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Spotlight on lettuce

Tips on growing, harvesting, and more

close up of some lettuce
close up of some lettuce
When to harvest lettuce depends on the variety of lettuce you plant. Here are a few guidelines based on different types of lettuce.

For head lettuce, you should harvest when the head becomes firm. Just pull the entire plant out of the ground, cut off the roots, dip into cold water, and refrigerate until eating. This will keep lettuce fresh and crisp.

Bibb and leaf lettuce varieties can be harvested over time to give you a continued supply of lettuce. Do this by gently pulling off the outer (oldest) leaves or use a knife to cut them. This allows the plant to continue producing new leaves for another day. Be careful not to pull up the roots of the plant as you take off the outer leaves. This is a good strategy when you have limited lettuce plants in your garden. You can also pull up the entire plant all at once as soon as the plant is big enough to eat. When you leave the roots of loose leaf varieties in the ground, they usually continue to grow a few more leaves.

Bolting lettuce

One of the biggest problems to watch for is lettuce that bolts up. The plant will grow a flowering stalk in the middle of the plant and the flowers will eventually turn into seeds. When lettuce bolts, the leaves become very bitter so it must be harvested before it bolts. Since lettuce typically likes cooler weather, it often bolts as the weather gets warmer.

The best way to avoid losing your lettuce crop to bolting is to watch it daily. Pay close attention to the leaves (if they start to elongate) and keep checking for the sprout in the middle that can shoot up very quickly. If you check every day, you should be able to catch and harvest just as it starts to bolt, before it gets too bitter. Of course, if you miss the signs and your lettuce bolts, learning to grow food is a process, so laugh it off and throw it in the compost! You'll catch it next time around.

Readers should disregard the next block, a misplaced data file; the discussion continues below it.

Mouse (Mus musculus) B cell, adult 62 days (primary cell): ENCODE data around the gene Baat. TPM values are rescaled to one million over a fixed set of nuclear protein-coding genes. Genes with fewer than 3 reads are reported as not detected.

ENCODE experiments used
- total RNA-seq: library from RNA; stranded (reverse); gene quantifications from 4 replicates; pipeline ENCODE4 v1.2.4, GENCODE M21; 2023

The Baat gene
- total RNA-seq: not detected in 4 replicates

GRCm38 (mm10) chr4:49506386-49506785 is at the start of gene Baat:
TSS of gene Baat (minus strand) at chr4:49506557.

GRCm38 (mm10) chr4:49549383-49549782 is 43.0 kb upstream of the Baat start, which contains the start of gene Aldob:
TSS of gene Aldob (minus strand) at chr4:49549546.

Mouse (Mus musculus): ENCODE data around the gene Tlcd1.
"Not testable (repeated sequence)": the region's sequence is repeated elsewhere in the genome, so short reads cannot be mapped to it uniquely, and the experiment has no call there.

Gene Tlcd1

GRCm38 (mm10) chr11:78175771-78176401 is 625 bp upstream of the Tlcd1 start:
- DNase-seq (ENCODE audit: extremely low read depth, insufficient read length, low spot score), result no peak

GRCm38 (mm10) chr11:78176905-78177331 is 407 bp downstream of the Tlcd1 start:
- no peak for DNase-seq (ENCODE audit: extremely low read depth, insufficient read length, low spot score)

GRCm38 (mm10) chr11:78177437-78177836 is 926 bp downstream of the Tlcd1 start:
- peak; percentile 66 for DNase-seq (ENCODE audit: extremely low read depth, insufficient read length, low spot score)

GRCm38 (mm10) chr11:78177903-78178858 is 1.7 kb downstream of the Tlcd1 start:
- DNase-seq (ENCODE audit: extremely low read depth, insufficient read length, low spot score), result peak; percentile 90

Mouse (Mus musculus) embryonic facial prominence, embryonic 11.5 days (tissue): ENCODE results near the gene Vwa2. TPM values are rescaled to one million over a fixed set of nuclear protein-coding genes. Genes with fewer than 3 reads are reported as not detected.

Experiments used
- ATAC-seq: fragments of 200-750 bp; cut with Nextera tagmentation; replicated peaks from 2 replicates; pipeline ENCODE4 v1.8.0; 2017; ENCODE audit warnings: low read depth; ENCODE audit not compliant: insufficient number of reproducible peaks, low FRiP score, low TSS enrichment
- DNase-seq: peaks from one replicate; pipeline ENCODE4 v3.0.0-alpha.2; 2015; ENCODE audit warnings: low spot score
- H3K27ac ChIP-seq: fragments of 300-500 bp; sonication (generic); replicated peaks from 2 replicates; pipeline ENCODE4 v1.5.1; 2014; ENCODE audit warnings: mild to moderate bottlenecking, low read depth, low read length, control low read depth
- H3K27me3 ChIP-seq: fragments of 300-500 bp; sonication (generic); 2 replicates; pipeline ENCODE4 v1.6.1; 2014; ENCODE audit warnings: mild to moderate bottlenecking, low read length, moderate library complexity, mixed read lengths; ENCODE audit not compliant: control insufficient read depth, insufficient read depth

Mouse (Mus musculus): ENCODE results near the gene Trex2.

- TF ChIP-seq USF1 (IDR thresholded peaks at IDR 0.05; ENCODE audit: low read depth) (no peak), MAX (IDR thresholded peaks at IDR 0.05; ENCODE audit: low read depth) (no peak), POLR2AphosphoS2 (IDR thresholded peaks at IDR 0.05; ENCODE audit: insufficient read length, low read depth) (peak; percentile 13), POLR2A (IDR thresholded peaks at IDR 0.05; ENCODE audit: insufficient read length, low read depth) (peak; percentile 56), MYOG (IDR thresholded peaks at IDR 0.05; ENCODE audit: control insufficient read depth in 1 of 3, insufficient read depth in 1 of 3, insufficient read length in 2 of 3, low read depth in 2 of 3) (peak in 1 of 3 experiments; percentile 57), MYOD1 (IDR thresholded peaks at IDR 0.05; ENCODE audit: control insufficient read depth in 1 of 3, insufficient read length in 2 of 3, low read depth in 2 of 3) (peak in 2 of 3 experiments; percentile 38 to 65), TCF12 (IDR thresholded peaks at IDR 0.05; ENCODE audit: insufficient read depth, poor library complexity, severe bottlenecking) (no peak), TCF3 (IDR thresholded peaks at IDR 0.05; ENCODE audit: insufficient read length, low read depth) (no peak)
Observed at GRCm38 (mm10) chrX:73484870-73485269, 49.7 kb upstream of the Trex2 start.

Click here to view a photo of lettuce plants bolting.

Growing lettuce in the summer

Try growing "slow to bolt" or "bolt resistant" varieties of lettuce, which should be specified on the seed packet. Summer crisp varieties, such as Nevada and Magenta, are popular choices for a summer lettuce crop.

On really hot, dry days, keep your lettuce plants well watered (sometimes more than once in a day) and they should be pretty forgiving.

Strategize when planting lettuce. For instance, consider planting lettuce near tomatoes. They will get full sun in the spring because your tomatoes aren't in the ground yet, or they are young and short. Once the tomatoes mature, they will provide shade for lettuce in the hottest months.

Will reading the seed packet help determine when plants are ready to harvest?

On any seed packet, it will estimate how many days a given crop will take to mature once it is planted. For example, this year we gave out Black Seeded Simpson leaf lettuce seeds and on the label, it says "42 days." This means that the lettuce will take about 42 days to mature once the seeds are planted; while this might be helpful, this number relies on the most ideal conditions being present. Realistically, this is a ball park figure and plants will often take longer than this estimation. Therefore it is best to observe your plants in order to make the best decisions about when to harvest.

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